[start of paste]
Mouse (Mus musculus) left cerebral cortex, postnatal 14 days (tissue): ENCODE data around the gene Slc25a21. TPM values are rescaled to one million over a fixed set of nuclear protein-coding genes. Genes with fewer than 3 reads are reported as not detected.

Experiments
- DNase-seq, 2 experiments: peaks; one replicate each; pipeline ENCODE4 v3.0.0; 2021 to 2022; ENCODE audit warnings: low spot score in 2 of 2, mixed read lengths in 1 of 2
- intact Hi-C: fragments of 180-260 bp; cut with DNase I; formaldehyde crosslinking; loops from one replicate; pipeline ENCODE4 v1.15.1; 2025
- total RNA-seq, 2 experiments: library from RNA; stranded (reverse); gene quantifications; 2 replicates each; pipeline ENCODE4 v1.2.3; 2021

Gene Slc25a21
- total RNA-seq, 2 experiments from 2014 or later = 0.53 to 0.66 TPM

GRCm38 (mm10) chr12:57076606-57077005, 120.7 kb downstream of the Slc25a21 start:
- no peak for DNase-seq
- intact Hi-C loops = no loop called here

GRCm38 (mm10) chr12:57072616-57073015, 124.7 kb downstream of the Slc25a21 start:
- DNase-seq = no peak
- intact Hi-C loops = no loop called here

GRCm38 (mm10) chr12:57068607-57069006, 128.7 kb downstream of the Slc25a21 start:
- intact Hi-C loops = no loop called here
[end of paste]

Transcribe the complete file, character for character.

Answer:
Mouse (Mus musculus) left cerebral cortex, postnatal 14 days (tissue): ENCODE data around the gene Slc25a21. TPM values are rescaled to one million over a fixed set of nuclear protein-coding genes. Genes with fewer than 3 reads are reported as not detected.

Experiments
- DNase-seq, 2 experiments: peaks; one replicate each; pipeline ENCODE4 v3.0.0; 2021 to 2022; ENCODE audit warnings: low spot score in 2 of 2, mixed read lengths in 1 of 2
- intact Hi-C: fragments of 180-260 bp; cut with DNase I; formaldehyde crosslinking; loops from one replicate; pipeline ENCODE4 v1.15.1; 2025
- total RNA-seq, 2 experiments: library from RNA; stranded (reverse); gene quantifications; 2 replicates each; pipeline ENCODE4 v1.2.3; 2021

Gene Slc25a21
- total RNA-seq, 2 experiments from 2014 or later = 0.53 to 0.66 TPM

GRCm38 (mm10) chr12:57076606-57077005, 120.7 kb downstream of the Slc25a21 start:
- no peak for DNase-seq
- intact Hi-C loops = no loop called here

GRCm38 (mm10) chr12:57072616-57073015, 124.7 kb downstream of the Slc25a21 start:
- DNase-seq = no peak
- intact Hi-C loops = no loop called here

GRCm38 (mm10) chr12:57068607-57069006, 128.7 kb downstream of the Slc25a21 start:
- intact Hi-C loops = no loop called here